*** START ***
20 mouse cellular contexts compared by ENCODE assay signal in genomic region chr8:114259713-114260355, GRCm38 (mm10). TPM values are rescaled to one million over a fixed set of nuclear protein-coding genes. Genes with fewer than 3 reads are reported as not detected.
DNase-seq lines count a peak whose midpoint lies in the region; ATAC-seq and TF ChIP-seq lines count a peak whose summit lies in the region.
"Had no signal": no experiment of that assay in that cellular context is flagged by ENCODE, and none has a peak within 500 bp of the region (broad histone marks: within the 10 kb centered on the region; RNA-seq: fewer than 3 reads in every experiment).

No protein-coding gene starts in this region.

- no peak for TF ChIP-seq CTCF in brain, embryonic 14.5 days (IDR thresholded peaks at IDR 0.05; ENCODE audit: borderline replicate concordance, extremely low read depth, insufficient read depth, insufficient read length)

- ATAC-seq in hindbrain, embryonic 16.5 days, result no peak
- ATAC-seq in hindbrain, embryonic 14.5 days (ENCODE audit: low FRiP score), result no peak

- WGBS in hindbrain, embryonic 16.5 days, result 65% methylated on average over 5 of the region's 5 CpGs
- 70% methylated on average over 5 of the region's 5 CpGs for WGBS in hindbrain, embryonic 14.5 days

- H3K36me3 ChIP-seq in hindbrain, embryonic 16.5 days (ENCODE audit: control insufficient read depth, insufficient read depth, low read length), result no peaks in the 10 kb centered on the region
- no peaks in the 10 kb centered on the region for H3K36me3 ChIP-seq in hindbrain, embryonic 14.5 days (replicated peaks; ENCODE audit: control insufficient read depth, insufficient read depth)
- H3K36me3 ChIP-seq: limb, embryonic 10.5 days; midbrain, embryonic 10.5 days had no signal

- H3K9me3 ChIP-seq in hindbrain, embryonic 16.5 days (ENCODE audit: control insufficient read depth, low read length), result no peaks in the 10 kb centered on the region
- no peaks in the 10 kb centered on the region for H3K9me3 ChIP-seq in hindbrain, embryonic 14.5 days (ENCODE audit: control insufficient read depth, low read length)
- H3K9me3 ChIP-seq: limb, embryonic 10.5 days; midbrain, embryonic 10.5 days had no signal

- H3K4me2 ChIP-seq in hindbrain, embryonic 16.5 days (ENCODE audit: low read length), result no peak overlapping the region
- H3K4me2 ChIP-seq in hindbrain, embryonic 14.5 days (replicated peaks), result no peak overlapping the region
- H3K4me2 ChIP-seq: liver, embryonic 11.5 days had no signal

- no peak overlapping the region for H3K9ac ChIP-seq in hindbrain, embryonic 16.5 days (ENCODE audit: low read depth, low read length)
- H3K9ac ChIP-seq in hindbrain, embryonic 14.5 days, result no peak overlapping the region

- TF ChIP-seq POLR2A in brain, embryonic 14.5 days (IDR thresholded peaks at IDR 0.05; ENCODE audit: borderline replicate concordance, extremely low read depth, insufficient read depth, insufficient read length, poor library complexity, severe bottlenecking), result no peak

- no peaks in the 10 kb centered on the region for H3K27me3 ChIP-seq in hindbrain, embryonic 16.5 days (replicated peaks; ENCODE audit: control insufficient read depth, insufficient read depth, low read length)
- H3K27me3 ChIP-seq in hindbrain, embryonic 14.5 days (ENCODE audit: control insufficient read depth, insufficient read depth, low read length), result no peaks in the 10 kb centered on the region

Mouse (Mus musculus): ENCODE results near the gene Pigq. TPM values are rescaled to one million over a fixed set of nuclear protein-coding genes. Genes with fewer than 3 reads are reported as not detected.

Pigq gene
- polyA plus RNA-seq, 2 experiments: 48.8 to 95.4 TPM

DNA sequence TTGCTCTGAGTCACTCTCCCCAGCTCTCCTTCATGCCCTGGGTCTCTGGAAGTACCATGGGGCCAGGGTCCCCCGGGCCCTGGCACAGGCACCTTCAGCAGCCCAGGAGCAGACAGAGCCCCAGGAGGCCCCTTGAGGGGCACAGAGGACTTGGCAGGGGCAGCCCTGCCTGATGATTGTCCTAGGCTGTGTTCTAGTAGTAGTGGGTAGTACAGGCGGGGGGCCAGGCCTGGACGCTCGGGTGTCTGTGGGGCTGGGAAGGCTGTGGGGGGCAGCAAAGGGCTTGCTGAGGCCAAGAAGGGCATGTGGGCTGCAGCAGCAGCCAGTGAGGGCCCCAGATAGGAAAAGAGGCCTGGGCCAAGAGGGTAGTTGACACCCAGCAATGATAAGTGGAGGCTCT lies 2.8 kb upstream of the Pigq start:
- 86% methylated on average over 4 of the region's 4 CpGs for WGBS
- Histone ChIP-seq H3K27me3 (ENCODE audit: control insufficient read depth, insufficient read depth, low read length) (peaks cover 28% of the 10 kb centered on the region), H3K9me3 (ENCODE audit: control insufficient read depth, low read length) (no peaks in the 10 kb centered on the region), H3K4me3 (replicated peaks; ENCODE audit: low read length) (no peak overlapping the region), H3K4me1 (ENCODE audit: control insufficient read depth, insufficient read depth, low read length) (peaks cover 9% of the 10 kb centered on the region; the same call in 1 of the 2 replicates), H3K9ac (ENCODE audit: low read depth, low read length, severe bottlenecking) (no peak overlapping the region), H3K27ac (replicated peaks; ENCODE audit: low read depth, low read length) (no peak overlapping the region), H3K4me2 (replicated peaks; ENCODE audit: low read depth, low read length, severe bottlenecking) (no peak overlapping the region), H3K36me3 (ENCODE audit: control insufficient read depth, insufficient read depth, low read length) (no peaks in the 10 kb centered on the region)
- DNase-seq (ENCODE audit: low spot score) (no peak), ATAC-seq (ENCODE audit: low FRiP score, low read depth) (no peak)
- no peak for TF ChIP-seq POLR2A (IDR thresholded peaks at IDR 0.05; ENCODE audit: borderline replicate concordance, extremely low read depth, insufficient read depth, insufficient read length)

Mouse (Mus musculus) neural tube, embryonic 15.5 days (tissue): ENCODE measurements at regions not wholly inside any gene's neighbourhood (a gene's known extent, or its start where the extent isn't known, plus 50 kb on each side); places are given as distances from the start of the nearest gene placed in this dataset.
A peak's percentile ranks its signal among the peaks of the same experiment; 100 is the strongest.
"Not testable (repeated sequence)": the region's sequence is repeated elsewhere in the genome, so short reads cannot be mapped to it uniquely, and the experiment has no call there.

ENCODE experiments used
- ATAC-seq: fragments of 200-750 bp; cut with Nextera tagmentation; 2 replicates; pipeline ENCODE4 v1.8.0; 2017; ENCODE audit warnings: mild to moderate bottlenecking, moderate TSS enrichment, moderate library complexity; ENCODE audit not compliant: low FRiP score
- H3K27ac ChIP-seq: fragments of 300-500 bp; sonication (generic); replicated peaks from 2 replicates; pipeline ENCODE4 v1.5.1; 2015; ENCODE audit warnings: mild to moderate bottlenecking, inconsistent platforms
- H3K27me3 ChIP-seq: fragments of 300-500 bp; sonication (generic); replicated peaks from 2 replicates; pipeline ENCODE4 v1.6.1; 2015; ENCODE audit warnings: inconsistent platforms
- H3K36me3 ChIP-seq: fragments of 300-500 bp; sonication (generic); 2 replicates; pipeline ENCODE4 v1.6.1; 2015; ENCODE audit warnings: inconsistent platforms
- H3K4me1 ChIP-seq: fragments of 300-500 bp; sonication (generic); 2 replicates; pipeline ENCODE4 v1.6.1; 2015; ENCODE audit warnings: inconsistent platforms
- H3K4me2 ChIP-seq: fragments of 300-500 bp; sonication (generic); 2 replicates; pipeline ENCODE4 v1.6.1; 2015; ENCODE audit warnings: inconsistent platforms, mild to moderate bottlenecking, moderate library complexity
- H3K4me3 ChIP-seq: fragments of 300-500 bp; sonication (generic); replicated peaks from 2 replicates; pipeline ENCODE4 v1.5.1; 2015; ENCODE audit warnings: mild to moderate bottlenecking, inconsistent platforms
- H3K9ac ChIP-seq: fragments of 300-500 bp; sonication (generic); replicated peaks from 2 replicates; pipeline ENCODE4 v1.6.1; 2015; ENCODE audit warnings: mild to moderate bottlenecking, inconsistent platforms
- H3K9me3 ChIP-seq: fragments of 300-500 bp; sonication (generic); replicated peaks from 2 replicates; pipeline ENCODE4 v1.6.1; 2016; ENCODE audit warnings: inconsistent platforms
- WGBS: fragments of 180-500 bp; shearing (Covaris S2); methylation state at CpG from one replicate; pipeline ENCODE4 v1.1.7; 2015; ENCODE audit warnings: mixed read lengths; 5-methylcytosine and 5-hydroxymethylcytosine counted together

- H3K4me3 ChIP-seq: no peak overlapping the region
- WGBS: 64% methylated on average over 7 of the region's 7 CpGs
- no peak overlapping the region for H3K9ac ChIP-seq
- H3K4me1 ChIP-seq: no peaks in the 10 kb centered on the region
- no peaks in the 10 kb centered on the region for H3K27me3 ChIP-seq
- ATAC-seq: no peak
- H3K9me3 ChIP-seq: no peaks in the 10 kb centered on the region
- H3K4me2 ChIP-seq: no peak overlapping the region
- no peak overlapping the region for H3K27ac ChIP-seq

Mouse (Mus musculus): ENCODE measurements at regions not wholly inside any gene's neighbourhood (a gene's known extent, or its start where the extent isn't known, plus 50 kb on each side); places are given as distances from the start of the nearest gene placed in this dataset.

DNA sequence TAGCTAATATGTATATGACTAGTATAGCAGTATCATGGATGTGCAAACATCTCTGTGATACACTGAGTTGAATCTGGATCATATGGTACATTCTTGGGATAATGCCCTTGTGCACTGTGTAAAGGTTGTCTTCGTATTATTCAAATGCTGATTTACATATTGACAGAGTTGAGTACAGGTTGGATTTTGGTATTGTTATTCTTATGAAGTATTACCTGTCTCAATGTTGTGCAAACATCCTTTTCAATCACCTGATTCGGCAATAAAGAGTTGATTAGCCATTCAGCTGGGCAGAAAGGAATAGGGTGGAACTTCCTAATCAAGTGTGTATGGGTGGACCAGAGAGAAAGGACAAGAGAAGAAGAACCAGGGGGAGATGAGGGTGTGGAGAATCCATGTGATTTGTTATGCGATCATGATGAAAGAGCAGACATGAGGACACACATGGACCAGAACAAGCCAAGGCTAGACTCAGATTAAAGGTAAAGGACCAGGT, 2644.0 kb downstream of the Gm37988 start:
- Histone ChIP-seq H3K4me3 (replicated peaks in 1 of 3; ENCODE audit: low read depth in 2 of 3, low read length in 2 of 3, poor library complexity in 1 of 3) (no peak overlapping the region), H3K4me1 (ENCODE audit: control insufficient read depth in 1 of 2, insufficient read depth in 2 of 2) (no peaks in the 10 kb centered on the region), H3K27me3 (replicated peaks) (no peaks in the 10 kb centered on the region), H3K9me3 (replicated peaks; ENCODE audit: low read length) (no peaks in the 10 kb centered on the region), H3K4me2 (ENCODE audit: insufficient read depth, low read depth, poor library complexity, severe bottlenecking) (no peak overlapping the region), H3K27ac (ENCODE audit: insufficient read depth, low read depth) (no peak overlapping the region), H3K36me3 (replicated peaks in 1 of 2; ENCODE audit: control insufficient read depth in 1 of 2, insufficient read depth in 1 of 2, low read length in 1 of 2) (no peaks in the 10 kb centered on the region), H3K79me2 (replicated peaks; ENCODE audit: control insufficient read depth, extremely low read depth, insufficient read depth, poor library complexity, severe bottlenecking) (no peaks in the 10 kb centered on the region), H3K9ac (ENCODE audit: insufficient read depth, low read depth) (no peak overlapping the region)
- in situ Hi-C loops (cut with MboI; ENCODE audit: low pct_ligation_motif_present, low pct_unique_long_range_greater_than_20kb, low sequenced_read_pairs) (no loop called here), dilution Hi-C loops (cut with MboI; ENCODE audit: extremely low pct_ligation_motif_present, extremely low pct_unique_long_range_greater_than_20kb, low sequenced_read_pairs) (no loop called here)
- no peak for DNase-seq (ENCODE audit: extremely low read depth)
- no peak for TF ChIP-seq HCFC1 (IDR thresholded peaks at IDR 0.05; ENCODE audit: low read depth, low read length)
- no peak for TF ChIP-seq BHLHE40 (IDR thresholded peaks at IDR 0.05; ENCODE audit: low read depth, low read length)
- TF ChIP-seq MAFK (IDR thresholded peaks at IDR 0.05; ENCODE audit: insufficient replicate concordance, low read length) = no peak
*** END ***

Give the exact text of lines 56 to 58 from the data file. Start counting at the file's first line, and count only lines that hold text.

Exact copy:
DNA sequence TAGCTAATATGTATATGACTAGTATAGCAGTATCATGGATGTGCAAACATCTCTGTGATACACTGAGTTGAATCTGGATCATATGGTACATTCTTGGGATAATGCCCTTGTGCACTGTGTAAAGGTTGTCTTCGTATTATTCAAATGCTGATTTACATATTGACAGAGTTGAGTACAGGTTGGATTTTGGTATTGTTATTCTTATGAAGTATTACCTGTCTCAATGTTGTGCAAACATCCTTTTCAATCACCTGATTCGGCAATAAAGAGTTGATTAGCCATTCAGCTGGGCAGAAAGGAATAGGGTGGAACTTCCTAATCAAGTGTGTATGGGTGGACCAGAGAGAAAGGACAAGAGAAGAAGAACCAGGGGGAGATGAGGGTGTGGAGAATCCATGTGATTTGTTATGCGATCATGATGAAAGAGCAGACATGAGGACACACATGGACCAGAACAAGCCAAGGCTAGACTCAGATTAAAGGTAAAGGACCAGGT, 2644.0 kb downstream of the Gm37988 start:
- Histone ChIP-seq H3K4me3 (replicated peaks in 1 of 3; ENCODE audit: low read depth in 2 of 3, low read length in 2 of 3, poor library complexity in 1 of 3) (no peak overlapping the region), H3K4me1 (ENCODE audit: control insufficient read depth in 1 of 2, insufficient read depth in 2 of 2) (no peaks in the 10 kb centered on the region), H3K27me3 (replicated peaks) (no peaks in the 10 kb centered on the region), H3K9me3 (replicated peaks; ENCODE audit: low read length) (no peaks in the 10 kb centered on the region), H3K4me2 (ENCODE audit: insufficient read depth, low read depth, poor library complexity, severe bottlenecking) (no peak overlapping the region), H3K27ac (ENCODE audit: insufficient read depth, low read depth) (no peak overlapping the region), H3K36me3 (replicated peaks in 1 of 2; ENCODE audit: control insufficient read depth in 1 of 2, insufficient read depth in 1 of 2, low read length in 1 of 2) (no peaks in the 10 kb centered on the region), H3K79me2 (replicated peaks; ENCODE audit: control insufficient read depth, extremely low read depth, insufficient read depth, poor library complexity, severe bottlenecking) (no peaks in the 10 kb centered on the region), H3K9ac (ENCODE audit: insufficient read depth, low read depth) (no peak overlapping the region)
- in situ Hi-C loops (cut with MboI; ENCODE audit: low pct_ligation_motif_present, low pct_unique_long_range_greater_than_20kb, low sequenced_read_pairs) (no loop called here), dilution Hi-C loops (cut with MboI; ENCODE audit: extremely low pct_ligation_motif_present, extremely low pct_unique_long_range_greater_than_20kb, low sequenced_read_pairs) (no loop called here)